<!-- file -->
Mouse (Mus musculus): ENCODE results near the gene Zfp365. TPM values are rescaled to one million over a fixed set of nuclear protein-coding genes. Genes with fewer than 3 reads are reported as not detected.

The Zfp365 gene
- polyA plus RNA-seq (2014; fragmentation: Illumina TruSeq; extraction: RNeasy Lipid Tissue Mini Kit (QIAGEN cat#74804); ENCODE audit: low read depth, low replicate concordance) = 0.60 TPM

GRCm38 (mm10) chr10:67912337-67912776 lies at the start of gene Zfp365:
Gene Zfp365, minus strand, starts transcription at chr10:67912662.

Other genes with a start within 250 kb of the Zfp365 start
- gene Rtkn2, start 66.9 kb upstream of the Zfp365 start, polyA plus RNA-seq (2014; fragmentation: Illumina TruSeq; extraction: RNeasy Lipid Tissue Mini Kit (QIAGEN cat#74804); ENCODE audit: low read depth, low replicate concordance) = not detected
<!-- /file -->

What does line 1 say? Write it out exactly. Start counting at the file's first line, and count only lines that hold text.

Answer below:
Mouse (Mus musculus): ENCODE results near the gene Zfp365. TPM values are rescaled to one million over a fixed set of nuclear protein-coding genes. Genes with fewer than 3 reads are reported as not detected.